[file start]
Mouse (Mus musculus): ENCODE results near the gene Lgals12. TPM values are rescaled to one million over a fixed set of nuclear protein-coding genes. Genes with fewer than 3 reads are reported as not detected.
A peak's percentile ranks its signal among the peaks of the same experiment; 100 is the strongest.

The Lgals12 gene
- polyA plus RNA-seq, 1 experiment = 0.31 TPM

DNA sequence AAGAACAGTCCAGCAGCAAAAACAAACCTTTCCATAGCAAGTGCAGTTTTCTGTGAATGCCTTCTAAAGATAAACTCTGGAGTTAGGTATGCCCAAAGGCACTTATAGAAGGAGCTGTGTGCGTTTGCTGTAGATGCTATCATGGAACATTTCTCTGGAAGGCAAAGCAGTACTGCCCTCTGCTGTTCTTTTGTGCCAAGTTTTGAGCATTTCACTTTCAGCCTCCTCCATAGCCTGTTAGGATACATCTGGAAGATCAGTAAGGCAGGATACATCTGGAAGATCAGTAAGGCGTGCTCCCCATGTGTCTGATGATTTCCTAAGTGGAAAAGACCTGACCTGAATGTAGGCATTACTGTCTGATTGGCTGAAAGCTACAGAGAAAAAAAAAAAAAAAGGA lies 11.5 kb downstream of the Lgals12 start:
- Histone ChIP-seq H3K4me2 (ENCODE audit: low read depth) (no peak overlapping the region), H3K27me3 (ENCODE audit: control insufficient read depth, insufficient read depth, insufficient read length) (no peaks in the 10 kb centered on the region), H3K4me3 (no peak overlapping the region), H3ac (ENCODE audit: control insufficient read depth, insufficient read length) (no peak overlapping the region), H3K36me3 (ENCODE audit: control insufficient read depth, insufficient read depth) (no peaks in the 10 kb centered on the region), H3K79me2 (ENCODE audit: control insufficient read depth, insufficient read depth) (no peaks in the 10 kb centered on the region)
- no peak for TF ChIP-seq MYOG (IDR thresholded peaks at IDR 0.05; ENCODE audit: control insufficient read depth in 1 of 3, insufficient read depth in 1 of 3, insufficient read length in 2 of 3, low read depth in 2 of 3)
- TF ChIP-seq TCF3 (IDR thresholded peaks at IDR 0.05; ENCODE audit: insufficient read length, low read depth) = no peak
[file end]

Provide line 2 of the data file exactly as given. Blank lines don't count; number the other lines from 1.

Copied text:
A peak's percentile ranks its signal among the peaks of the same experiment; 100 is the strongest.